as the fields inside your graphical
schema so it's important to write in
exactly the same way that you wrote it
in the graphical schema as well as the
hello function also needs to be written
in the same way as you have it in your
graphical in your schema what would it
look like for the crab unit user type
example so again we have the same
situation that we have and then again if
we follow the same structure and for
each field in the graphical schema we
have one resolver function on the right
so we have a resolver for both user and
users for the two queries we have a
creatives or update user and the user we
solve a function for those three
mutations and then we have also the
resolvers for the user type which if
they follow this very trivial pattern
you can actually admit because the at
least in JavaScript the the the
graphical JavaScript infinity is smart
enough to infer these reserves and then
you have the third part the setup so you
first need what's called a graphical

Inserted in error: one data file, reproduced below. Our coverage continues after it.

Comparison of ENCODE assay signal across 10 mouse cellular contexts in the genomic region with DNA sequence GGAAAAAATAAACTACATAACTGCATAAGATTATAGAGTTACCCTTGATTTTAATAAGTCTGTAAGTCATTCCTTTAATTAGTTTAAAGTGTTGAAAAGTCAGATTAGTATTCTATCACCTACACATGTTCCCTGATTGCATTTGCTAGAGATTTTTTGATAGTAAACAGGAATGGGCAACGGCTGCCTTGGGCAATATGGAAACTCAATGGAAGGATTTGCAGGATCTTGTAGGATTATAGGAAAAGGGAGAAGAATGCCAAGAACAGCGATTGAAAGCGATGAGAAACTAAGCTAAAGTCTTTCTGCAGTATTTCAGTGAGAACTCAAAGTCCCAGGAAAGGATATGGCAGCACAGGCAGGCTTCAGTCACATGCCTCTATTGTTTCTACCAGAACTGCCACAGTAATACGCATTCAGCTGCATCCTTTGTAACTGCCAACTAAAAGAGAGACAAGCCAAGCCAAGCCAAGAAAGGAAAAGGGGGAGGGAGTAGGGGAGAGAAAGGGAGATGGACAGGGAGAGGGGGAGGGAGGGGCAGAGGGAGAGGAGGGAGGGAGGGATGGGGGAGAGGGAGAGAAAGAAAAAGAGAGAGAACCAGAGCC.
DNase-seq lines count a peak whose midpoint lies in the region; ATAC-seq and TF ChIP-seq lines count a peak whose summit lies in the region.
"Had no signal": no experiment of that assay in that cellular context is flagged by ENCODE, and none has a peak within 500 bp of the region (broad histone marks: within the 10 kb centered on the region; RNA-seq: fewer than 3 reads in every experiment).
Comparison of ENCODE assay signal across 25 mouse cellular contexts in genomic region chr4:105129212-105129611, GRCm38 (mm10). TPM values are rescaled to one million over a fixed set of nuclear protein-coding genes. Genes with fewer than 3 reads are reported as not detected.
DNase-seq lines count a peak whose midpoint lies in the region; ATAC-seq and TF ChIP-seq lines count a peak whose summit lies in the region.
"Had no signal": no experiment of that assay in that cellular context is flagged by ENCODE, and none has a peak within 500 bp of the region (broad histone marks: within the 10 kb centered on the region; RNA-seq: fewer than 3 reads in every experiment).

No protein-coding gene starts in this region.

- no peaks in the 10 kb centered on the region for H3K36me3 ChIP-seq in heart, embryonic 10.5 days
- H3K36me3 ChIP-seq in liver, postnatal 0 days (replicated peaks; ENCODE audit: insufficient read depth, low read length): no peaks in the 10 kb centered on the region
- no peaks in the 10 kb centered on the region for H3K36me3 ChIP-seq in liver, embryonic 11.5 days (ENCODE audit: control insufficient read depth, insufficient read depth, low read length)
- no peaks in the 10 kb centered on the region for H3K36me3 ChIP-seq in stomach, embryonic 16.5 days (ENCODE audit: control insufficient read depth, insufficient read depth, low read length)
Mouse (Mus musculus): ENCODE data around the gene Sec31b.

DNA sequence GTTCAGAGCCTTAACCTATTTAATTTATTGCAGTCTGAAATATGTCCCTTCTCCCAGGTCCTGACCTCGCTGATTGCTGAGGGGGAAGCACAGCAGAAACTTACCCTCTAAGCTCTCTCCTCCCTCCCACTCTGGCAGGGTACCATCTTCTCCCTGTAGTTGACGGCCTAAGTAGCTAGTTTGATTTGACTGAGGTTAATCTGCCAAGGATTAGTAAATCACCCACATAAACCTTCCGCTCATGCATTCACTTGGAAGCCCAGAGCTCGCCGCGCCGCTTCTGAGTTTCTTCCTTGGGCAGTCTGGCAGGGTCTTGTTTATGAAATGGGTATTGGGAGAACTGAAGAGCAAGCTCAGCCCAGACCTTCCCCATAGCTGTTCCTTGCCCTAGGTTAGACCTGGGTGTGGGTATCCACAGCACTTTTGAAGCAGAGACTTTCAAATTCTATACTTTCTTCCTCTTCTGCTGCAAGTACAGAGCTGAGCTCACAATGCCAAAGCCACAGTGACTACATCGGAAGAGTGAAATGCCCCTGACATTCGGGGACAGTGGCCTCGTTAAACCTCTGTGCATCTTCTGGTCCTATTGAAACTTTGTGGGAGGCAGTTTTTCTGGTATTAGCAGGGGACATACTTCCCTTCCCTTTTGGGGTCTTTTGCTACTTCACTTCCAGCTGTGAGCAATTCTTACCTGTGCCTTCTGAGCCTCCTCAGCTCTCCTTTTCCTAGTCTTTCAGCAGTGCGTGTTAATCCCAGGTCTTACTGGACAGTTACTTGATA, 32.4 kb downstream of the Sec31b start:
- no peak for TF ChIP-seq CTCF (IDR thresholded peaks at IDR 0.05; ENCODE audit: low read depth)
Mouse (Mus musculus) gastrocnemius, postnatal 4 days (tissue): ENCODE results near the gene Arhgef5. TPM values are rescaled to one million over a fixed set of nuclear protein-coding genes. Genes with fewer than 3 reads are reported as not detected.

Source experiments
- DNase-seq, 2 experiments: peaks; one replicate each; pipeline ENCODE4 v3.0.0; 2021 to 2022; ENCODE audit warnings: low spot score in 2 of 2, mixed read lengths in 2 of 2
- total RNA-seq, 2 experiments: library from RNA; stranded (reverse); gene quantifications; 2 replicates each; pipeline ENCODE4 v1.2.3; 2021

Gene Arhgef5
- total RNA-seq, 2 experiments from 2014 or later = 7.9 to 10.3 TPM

engine and the graphical engine is the
part in your breath
that is responsible to invoke all the
result functions for the fields that are
contained in the query when it's coming
in so the graphical engine markets at
the the graphical entered Orkut
orchestrates the resolver indications
then you need a network layer so if you
build your graphical server with HTTP
then you can use some common like web
framework in the in the example that I'm
going to show you later on I'm going to
use a graphical server library that is
called graphical yoga and that is based
on the Express framework so if you have